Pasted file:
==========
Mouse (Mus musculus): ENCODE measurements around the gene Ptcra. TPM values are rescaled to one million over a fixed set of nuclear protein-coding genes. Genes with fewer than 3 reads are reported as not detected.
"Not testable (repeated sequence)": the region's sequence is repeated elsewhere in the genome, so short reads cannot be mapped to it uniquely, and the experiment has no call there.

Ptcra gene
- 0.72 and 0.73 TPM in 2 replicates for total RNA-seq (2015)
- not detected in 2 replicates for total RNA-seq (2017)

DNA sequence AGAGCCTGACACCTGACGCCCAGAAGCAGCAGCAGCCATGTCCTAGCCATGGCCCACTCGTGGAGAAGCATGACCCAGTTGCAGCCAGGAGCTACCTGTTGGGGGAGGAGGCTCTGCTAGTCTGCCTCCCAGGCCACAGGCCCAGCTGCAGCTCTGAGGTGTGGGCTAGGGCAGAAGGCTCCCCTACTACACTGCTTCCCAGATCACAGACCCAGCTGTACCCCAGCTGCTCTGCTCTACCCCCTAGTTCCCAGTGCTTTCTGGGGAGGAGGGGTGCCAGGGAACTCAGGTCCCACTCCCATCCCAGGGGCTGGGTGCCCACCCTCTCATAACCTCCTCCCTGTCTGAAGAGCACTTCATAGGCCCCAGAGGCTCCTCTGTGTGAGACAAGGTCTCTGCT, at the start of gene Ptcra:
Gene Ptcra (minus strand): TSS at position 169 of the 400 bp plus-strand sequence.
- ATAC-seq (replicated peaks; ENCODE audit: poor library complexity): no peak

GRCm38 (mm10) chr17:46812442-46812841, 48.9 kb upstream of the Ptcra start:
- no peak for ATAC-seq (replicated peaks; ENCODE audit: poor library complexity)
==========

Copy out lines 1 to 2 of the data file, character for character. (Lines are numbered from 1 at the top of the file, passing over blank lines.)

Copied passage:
Mouse (Mus musculus): ENCODE measurements around the gene Ptcra. TPM values are rescaled to one million over a fixed set of nuclear protein-coding genes. Genes with fewer than 3 reads are reported as not detected.
"Not testable (repeated sequence)": the region's sequence is repeated elsewhere in the genome, so short reads cannot be mapped to it uniquely, and the experiment has no call there.